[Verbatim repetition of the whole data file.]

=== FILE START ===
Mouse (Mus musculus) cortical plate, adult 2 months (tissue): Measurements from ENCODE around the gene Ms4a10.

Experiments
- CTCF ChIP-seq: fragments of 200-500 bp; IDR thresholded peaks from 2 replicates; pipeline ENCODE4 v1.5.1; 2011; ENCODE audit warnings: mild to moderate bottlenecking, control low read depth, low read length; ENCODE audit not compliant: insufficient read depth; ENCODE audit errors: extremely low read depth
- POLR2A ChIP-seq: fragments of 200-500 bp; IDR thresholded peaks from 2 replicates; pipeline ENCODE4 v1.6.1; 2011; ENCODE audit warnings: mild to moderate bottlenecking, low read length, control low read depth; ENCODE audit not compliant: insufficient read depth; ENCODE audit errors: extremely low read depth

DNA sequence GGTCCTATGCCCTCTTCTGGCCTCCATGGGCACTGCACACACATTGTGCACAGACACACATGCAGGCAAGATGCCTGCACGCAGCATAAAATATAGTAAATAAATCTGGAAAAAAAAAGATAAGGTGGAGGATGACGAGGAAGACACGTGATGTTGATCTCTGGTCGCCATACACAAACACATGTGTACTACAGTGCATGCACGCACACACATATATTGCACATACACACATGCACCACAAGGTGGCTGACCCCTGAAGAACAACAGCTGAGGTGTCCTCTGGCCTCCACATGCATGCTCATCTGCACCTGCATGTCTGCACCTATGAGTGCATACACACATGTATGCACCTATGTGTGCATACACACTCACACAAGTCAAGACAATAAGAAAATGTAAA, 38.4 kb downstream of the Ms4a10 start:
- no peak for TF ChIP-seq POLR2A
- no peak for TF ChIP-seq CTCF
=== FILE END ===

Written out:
Mouse (Mus musculus) cortical plate, adult 2 months (tissue): Measurements from ENCODE around the gene Ms4a10.

Experiments
- CTCF ChIP-seq: fragments of 200-500 bp; IDR thresholded peaks from 2 replicates; pipeline ENCODE4 v1.5.1; 2011; ENCODE audit warnings: mild to moderate bottlenecking, control low read depth, low read length; ENCODE audit not compliant: insufficient read depth; ENCODE audit errors: extremely low read depth
- POLR2A ChIP-seq: fragments of 200-500 bp; IDR thresholded peaks from 2 replicates; pipeline ENCODE4 v1.6.1; 2011; ENCODE audit warnings: mild to moderate bottlenecking, low read length, control low read depth; ENCODE audit not compliant: insufficient read depth; ENCODE audit errors: extremely low read depth

DNA sequence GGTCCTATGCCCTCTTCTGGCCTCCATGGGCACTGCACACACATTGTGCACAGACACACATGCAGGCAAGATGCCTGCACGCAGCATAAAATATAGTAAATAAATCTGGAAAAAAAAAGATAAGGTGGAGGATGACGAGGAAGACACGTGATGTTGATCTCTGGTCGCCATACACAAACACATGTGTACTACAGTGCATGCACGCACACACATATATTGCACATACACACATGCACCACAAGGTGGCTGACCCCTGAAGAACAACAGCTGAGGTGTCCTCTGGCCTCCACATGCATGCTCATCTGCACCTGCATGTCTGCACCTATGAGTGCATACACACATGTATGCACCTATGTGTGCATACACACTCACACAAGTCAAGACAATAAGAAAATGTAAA, 38.4 kb downstream of the Ms4a10 start:
- no peak for TF ChIP-seq POLR2A
- no peak for TF ChIP-seq CTCF